1. McGoldrick, Mary MS, RN

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Janse, A., & Gerba, C. (2005). Deerfield Beach, FL: Health Communications. Telephone: (800) 851-9100;; 194 pages; $9.55.


Germ freaks unite!! Now that flu season is almost over and a pandemic influenza has been averted (hopefully) comes a humorous, light-hearted book about the fine art of avoiding germs. The authors define a germ freak as: someone who is microbe aware; a person who seeks to avoid and contain the spread of bad germs for his or her personal health and that of others; and one who detests being coughed or sneezed upon. Well, that probably accounts for most home care and hospice professionals. Being the co-author of the Infection Control in Home Care and Hospice book, I would meet the authors' criteria for being considered a germ freak.


It is for that reason that I enjoyed reading this book. What I enjoyed the most about this book is the authors' comedic style and candor. To give you a sense of its style, in one section there is a question posed: Should I eat lunch at my office desk? The answer: In terms of germs, it's better to eat off the toilet. The book is divided into three sections. The first section provides the basics on how to avoid germs; the second part is how to avoid germs in different places such as the supermarket, public bathroom, nail salon, and hotels; and the last section is how to help your children avoid germs.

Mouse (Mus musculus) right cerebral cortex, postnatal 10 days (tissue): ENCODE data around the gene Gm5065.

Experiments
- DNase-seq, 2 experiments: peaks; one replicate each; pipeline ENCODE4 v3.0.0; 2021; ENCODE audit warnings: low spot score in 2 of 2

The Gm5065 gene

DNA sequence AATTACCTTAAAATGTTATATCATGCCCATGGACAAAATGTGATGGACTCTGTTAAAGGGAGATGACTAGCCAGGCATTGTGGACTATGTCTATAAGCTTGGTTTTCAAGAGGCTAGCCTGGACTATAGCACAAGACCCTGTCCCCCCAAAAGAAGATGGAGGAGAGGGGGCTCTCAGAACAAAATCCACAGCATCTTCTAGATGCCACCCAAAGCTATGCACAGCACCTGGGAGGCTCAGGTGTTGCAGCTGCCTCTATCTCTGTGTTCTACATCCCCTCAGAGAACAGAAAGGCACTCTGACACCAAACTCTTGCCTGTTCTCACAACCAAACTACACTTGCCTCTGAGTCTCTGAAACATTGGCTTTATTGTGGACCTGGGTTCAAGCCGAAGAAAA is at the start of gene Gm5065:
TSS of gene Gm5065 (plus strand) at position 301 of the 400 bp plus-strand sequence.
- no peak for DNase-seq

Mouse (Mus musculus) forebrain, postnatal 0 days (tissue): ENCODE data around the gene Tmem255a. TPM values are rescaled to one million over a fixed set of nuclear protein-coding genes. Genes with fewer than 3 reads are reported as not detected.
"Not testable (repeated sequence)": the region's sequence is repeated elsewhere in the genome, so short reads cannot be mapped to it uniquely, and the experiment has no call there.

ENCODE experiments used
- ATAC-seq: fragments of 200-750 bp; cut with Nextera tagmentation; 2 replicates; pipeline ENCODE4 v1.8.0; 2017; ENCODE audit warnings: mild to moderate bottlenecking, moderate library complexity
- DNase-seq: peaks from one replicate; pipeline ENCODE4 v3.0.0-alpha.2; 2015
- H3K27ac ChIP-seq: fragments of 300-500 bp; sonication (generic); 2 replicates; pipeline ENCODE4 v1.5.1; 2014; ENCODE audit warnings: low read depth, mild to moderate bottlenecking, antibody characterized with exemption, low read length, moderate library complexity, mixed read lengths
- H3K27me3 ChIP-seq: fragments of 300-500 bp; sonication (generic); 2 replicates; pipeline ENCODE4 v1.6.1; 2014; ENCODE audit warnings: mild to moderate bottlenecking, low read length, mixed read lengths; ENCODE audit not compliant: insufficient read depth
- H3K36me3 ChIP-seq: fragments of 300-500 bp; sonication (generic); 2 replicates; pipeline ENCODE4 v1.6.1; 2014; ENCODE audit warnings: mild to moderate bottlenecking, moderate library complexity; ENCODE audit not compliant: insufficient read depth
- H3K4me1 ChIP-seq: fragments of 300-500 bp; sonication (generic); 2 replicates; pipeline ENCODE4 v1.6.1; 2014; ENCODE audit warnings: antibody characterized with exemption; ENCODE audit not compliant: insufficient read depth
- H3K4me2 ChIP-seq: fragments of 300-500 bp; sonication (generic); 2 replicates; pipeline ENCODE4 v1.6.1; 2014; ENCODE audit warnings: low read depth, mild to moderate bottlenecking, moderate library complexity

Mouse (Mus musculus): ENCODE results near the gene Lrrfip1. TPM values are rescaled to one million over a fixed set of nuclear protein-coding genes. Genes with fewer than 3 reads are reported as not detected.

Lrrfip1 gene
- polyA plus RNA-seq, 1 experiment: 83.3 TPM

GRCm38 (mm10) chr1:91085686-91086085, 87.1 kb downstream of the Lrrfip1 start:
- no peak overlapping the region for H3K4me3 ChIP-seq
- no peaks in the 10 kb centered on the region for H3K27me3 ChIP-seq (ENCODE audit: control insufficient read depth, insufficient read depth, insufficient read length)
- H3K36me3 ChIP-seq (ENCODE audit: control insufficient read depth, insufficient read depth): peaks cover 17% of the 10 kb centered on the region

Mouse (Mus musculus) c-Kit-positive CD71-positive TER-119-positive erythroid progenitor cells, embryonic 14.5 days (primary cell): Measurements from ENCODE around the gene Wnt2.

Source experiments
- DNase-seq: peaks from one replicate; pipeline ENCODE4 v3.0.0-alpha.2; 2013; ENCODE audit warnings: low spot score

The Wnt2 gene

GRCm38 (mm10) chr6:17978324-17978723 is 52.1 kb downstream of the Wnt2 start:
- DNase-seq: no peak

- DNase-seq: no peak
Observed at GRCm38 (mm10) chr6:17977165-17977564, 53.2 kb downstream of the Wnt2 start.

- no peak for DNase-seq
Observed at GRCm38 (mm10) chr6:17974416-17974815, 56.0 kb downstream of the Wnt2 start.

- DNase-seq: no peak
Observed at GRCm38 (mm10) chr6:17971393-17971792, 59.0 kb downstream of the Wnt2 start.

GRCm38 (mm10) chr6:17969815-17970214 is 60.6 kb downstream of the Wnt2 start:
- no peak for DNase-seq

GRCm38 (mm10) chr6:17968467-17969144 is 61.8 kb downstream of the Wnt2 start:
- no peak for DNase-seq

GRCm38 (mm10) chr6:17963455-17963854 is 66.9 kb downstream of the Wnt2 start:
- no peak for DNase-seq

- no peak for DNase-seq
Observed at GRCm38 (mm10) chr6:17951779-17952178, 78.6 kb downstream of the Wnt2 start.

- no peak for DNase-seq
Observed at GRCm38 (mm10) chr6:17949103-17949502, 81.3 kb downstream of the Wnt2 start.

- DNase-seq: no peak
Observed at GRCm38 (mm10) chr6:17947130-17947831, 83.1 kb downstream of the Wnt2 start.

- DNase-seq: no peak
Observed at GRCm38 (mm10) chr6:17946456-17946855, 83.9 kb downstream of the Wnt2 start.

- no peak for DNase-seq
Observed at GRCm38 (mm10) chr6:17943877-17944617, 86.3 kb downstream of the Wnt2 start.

The book is not all about offering tips to encourage compulsive behavior to avoid germs. It does provide sound, practical advice, such as you don't need to use antibacterial products unless you work in a healthcare setting or you are immunocompromised; and instructions regarding the use of respiratory hygiene; the importance of hand washing; and the judicious use of antibiotics. These are all sound principles for everyone to follow.


For the home care and hospice manager, this book is not an infection control textbook and would be considered a "light," humorous read about the topic of infection prevention and control intended for the layperson. The book is reasonably priced and as such could be used as a "give away" or door prize at the next mandatory infection control inservice. This book is a nice change of pace from the heavy technical reading that we all have about a topic that is important to all of us-keeping our home care and hospice patients free from infection.


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